“You’re not using an ion implant; you’re shifting a voltage domain into another region. There is an area overhead, and it’s more complex to verify,” he said.

Another area of innovative is in the process itself—using different dielectric value metal gates in the process to control.

“You get a combination of different materials at different layers that can dramatically reduced leakage,” Carlson said. “That’s a big boon to design community.” But at the same time, “You can’t count on that because there are manufacturability issues.”

Research done by NEC has found that body biasing can reduce sub-threshold leakage by an order of magnitude and that certain high-k gate dielectric materials can cut standby power consumption by up to 80 percent.

The Material World

Materials play a key role in managing leakage at the device level. One of the emerging players (and choices) in the leakage battle is silicon-on-insulator (SOI), an alternative to bulk silicon. At 45nm and 32nm, features within the device are both very tiny and can be subject to manufacturing anomalies, at least when using bulk silicon.

“The definition of the poly line that defines the gate gets rough. You get points where it’s narrower than you intended,” says Horacio Mendez, a former design engineer with Freescale and Motorola, who now heads the 26-member SOI Consortium, in Austin, Texas.

Using bulk silicon, while less costly as a material than SOI, can force designers to implant their transistors at the channel and under the gate to control leakage, and that adds cost to the design.

But SOI has a different charging mechanism than bulk silicon and therefore has better properties to manage leakage, Mendez said.

“At 180 and 130nm, SOI was used for high-frequency applications. IBM used it for servers,” Mendez said. “Then as technology shrunk more, people wanted to trade that frequency for lowering power, because power was becoming more of a problem than frequency. So you have less leakage, and that allows you to get higher drive current.” And higher drive current allows a designer to reduce power.

A Look from the Architectural Level

As SOI tries to become a more attractive and cost-effective option for a broad range of companies (Mendez sees price-parity with bulk at the 22nm node), other companies are addressing device leakage at the architecture level.

Actel has positioned itself in recent years as a low-power provider by marketing the flash-based nature of its programmable-logic devices. The FPGA market is generally divided into SRAM-based architectures and flash-based architectures. With the former approach, SRAMs are laden with transistors and therefore more prone to the leakage issues earlier discussed, such quantum tunneling and sub-threshold leakage.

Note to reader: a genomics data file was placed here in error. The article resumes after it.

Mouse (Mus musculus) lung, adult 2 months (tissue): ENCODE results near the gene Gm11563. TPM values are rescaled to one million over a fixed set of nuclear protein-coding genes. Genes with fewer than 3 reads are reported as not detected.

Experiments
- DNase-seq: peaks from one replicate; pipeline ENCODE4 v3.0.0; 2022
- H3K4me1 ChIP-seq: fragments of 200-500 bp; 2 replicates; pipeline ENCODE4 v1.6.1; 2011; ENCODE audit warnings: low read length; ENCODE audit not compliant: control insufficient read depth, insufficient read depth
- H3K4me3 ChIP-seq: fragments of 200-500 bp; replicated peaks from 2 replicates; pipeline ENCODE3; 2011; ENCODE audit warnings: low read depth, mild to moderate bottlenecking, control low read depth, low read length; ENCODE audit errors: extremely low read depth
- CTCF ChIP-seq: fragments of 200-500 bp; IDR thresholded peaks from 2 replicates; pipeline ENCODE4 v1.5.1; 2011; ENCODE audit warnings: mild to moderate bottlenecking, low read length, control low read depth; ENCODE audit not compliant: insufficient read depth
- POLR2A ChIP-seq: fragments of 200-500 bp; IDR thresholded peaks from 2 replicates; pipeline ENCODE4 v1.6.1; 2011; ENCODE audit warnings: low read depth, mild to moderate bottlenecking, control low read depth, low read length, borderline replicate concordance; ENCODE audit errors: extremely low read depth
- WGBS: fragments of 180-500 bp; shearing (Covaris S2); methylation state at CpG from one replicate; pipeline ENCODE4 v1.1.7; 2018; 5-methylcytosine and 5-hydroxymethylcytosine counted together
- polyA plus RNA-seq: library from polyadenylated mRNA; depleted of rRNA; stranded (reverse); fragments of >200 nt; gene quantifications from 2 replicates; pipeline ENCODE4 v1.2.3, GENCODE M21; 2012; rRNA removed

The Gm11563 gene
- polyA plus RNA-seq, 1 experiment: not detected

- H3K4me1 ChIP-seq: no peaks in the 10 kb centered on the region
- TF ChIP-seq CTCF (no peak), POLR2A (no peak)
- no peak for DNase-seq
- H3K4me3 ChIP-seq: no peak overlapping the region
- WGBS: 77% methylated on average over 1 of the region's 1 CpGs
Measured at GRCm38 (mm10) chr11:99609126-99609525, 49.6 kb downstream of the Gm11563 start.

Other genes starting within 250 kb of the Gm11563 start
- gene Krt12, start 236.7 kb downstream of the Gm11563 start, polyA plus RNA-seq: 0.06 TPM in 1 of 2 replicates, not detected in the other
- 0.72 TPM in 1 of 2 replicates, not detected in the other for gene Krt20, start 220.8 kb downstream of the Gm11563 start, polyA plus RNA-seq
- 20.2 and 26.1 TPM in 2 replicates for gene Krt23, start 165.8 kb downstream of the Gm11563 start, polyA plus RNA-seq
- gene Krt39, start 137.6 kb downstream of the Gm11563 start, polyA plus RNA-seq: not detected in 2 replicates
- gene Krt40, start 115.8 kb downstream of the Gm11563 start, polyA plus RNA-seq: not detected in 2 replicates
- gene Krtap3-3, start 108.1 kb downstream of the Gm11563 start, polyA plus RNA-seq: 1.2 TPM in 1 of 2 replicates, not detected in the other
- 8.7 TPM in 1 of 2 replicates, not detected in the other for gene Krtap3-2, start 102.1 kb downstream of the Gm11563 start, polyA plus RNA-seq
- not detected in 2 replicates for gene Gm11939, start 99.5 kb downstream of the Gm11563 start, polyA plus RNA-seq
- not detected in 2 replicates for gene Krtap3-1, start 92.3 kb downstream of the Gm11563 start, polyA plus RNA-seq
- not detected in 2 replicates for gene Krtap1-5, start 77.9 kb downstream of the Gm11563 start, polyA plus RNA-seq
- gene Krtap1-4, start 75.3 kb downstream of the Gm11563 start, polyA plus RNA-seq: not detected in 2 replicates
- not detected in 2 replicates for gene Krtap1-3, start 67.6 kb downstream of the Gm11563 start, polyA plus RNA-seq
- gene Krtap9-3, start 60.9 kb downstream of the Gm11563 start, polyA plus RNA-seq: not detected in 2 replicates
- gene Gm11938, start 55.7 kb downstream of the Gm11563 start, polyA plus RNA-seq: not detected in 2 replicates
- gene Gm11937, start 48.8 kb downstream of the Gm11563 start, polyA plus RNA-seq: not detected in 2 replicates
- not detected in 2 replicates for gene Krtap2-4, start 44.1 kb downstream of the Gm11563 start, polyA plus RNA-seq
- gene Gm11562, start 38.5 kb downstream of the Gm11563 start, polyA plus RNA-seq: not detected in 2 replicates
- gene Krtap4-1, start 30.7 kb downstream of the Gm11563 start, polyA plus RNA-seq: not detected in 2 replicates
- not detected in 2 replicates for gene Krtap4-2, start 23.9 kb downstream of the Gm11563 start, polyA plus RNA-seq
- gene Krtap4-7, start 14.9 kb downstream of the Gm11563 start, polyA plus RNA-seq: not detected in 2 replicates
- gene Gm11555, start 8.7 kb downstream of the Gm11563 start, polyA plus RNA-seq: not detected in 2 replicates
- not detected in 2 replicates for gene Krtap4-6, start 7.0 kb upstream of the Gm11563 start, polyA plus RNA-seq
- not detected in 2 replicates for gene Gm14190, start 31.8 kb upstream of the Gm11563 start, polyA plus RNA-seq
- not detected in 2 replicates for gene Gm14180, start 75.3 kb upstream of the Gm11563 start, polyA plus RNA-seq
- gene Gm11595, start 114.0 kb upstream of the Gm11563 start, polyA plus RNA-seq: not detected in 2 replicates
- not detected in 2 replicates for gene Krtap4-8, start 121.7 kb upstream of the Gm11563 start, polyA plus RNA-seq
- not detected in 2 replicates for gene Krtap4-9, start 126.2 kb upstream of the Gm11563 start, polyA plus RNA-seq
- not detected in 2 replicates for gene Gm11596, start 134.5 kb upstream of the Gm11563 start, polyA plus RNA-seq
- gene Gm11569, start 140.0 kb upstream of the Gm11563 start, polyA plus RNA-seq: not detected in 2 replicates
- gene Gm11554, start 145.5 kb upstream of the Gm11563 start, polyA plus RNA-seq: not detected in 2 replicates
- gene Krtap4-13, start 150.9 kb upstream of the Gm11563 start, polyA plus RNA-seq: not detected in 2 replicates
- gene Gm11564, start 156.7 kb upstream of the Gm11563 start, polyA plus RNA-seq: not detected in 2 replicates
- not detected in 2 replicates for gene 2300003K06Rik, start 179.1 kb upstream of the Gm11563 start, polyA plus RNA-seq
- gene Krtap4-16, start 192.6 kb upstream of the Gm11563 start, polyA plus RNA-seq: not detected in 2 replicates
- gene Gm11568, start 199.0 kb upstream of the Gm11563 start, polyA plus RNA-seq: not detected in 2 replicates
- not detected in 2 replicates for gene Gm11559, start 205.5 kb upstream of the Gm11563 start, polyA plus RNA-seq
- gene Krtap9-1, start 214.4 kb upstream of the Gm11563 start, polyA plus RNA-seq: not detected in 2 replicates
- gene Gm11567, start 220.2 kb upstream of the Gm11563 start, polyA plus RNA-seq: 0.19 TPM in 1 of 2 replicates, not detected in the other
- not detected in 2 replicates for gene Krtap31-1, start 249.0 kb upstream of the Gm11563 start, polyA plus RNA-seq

The benefit of the SRAM architecture is it’s a less expensive process than the flash-based architectures, and the end device can be faster. If a vendor is targeting a market that’s not sensitive to power, say an industrial application that is always on, that approach might be beneficial.

FPGAs that contain a nonvolatile FPGA array can have significantly lower static power than SRAM-based solutions, making them an attractive alternative for power-sensitive applications. In fact, in some modes, such FPGAs consume as little as 5 μW. 

“The real pressure is coming from the Qualcomms and people making processors and stuff for cell phones,” Actel’s Speers says. “My impression with talking with major cell phones guys is that power is secondary after cost. But there are guys really thinking about the phone and trying to manage every microwatt in a cell phone.”

So the battle is being waged on all fronts by everyone in the semiconductor design chain, from device physicists to architects to materials and equipment vendors to system designers. Ultimately, optimization at the system level can deliver the biggest power improvement bang for the buck, but it all starts at the bottom.

“If we said we’re going to make hardware-software tradeoffs to come up with an optimal energy profile for a device, you can’t do it without the bottom up data,” Cadence’s Carlson says. “In terms of baseline analysis capabilities and techniques, on a scale of one to 10, we’re a six or a seven. The infrastructure is there”